About this Research Topic
Since the emergence of land plants, important physiological, morphological and environmental changes have occurred corresponding to major cell wall innovations. Three major changes can be highlighted: (i) the evolution of multicellularity, and change in body-plan to a three-dimensional-, rather than planar or filamentous, form, leading to the requirement for cell adhesion and cell-to-cell communication; (ii) the appearance of a composite cuticle made of several layers of polysaccharides, wax, and cutin to protect cells against UV light and desiccation, and (iii) the addition of aromatic compounds eventually polymerized into lignins to waterproof the walls of conducting vessels and reinforce walls thus allowing the growth in height of vascular plants. The evolution and the diversity of cell wall polysaccharides and aromatic compounds have been accompanied by the diversification of cell wall structural proteins and wall-localised remodelling enzymes and of proteins contributing to the biosynthesis of cell wall constituents.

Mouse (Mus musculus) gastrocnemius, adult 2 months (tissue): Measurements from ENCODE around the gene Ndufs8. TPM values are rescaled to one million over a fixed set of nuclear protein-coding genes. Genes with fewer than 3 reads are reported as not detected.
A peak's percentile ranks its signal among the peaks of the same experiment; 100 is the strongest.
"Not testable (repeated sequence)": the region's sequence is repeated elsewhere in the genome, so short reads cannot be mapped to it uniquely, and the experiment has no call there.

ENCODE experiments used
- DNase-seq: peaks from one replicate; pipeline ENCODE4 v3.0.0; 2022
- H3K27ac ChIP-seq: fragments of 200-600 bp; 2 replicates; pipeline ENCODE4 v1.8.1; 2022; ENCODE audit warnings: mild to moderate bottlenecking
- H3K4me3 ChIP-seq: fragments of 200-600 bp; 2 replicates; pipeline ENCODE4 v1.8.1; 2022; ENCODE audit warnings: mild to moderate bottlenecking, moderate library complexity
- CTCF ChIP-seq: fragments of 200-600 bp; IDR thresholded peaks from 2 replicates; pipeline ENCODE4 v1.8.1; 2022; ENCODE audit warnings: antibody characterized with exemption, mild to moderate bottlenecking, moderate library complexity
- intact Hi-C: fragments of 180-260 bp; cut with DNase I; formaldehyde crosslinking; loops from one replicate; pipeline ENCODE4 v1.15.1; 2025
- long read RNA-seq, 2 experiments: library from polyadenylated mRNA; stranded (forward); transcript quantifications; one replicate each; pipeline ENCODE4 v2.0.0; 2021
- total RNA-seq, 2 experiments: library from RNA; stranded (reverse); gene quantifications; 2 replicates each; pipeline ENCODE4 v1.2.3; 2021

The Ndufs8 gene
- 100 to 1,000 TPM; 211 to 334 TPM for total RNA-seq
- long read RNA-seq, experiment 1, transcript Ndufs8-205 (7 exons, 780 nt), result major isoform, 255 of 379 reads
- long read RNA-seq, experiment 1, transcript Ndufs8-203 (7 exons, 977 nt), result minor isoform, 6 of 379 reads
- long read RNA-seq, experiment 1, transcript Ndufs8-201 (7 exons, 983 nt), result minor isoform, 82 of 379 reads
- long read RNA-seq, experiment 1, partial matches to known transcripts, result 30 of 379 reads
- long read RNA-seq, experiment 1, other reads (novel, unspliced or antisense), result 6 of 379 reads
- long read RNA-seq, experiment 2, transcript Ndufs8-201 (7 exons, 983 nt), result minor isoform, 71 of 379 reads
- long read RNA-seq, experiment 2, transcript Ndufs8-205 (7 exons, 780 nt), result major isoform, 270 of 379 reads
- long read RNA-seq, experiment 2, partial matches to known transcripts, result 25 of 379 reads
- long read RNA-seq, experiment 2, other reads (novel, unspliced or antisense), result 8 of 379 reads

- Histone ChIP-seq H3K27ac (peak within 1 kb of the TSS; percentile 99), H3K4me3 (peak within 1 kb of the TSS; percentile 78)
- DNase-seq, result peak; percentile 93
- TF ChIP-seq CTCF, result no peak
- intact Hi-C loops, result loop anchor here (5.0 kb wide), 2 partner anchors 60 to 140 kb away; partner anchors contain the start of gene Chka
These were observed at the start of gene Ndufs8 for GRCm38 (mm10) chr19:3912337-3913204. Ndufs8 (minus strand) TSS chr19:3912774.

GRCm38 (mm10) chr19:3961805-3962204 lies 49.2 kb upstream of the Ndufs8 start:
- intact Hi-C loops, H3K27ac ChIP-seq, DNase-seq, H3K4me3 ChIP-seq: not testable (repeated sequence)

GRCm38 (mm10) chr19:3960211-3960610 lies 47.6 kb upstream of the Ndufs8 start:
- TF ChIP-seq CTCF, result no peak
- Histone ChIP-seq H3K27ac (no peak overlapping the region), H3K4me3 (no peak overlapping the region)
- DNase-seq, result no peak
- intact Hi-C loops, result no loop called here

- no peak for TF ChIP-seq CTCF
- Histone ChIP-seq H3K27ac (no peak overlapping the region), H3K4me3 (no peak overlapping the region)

Tools for molecular analyses and genomic data are now available and allow more integrative studies to better understand the evolution and the co-evolution of cell wall polysaccharides, aromatic compounds and proteins in the context of multicellularity and terrestrialization. This Research Topic welcomes Reviews and Original Research articles dealing with the evolution of polysaccharides, lignins or proteins in the green lineage.
Keywords: Cell Wall Protein, Evolution, Green Lineage, Lignin, Polysaccharide
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